A recent article in The Atlantic discussed the ways in which instructors of MOOCs (Massive Open Online Courses) present their data, such as passing rates. These courses are clearly a new frontier for education. While some would argue that they represent the future of education (at least, higher education), a recent backlash and disappointing return on investment are causing some big players to rethink their role.
The author, a MOOC instructor, used some great graphics to show the relative numbers of students who enroll in the course, visit at least one page, watch at least one seminar, etc. Her message was this: the sheer size of the course and the low barrier to entry make it unfair to count most students as being “in the class”.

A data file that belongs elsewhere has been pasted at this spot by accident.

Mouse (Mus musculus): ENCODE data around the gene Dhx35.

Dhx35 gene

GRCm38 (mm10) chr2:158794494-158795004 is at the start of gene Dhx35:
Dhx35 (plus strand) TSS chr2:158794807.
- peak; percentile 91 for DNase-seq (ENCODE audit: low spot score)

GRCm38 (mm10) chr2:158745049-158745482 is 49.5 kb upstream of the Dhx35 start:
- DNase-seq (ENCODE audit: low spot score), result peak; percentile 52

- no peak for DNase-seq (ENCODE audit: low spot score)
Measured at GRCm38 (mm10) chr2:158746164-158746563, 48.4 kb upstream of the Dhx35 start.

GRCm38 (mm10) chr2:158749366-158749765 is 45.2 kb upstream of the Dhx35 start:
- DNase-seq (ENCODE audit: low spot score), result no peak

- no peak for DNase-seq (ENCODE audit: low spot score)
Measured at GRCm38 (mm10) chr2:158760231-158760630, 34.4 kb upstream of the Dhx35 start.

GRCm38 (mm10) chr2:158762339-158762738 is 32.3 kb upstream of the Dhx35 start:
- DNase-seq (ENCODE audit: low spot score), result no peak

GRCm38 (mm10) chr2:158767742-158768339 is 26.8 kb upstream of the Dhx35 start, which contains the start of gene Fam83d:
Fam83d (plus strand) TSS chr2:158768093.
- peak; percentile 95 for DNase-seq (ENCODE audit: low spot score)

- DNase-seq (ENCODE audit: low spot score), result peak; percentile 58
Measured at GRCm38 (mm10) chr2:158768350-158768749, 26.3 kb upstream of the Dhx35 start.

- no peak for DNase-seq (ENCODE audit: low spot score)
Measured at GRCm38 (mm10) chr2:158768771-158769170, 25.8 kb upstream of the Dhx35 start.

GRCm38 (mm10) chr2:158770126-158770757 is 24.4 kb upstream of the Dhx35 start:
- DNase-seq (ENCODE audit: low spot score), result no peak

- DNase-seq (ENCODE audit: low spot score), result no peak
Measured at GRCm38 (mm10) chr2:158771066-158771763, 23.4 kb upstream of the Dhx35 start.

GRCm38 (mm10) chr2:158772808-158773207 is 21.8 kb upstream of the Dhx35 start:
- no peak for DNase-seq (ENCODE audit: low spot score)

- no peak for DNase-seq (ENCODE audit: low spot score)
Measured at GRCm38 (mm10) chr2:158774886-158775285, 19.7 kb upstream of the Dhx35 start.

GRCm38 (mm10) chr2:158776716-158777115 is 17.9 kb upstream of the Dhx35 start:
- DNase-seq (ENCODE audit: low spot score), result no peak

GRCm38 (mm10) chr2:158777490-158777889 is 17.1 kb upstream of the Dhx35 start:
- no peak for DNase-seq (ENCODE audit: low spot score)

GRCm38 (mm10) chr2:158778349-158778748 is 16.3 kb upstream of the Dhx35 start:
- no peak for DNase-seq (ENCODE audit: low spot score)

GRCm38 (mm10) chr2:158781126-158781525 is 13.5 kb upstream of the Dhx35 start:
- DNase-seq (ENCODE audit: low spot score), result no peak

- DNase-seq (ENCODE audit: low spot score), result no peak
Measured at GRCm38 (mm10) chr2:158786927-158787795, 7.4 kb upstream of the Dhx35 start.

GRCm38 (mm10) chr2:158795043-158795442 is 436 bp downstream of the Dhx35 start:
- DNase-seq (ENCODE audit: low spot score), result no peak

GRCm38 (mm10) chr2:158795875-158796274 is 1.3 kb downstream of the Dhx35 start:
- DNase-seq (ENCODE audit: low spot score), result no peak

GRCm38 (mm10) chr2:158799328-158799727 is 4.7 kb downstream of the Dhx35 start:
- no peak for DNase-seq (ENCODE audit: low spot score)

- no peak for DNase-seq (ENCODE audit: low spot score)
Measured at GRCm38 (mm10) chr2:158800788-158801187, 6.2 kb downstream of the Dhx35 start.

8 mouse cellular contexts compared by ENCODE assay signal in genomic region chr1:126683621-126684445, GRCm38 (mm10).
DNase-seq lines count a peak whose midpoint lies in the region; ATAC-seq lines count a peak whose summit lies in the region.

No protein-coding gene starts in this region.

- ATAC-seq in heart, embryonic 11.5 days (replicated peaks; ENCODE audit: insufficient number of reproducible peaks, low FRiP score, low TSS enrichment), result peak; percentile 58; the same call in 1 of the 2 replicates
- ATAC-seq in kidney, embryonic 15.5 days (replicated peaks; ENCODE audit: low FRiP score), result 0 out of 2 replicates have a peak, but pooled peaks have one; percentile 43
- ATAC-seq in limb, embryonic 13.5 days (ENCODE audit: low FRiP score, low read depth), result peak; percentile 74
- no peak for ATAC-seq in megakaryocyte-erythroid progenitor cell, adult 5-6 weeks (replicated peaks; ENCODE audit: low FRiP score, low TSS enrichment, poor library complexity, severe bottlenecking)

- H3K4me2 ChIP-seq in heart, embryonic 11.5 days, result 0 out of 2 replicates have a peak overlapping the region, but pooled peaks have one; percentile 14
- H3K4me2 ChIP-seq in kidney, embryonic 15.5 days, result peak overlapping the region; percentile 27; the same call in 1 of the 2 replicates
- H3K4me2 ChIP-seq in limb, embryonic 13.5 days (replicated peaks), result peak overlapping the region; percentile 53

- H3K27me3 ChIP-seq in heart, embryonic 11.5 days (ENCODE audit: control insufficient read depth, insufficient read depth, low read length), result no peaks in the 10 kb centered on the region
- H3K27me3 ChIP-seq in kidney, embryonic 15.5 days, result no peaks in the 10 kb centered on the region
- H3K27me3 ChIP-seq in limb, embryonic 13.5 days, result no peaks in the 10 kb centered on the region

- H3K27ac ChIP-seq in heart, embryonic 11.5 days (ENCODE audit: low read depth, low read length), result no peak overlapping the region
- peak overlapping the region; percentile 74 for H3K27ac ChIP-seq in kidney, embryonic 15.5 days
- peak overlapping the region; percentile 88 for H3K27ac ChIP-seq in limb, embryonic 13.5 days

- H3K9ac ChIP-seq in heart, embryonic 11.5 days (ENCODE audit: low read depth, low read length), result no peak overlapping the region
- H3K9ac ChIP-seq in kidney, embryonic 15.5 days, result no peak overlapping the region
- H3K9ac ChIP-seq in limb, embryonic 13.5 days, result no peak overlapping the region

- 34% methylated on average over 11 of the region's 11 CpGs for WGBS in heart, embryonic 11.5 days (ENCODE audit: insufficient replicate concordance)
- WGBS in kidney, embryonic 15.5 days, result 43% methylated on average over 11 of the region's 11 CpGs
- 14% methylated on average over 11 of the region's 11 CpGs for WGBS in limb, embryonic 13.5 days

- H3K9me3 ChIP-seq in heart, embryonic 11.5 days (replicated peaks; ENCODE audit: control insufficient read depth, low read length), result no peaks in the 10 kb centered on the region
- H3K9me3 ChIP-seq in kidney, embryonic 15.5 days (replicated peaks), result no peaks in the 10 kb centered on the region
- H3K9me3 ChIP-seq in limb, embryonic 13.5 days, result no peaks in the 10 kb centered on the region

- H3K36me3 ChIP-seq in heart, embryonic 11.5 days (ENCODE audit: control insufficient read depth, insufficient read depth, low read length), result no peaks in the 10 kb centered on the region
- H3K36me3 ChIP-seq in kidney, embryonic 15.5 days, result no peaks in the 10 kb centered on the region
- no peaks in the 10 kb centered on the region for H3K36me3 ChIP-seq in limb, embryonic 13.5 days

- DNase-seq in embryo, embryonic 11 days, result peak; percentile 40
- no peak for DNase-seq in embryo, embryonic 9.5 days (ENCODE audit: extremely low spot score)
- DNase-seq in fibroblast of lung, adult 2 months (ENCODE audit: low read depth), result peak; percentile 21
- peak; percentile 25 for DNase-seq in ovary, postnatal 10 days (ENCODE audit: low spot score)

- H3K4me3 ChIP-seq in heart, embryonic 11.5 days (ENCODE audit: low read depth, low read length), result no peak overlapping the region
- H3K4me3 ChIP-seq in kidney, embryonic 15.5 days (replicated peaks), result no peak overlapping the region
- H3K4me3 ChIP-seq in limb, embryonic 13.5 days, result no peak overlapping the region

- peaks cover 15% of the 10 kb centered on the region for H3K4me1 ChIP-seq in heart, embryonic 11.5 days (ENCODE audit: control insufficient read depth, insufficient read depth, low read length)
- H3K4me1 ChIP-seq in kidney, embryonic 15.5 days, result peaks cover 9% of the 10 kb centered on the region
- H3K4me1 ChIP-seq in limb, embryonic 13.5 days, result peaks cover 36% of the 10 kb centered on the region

Her point is a valid one. It is clear that the extremely low cost and easy access of MOOCs lead many students to enroll who have neither the time nor the motivation to actually take the courses. But couldn’t something similar be said for public school classes? Continue reading Applying MOOC thinking to traditional passing rates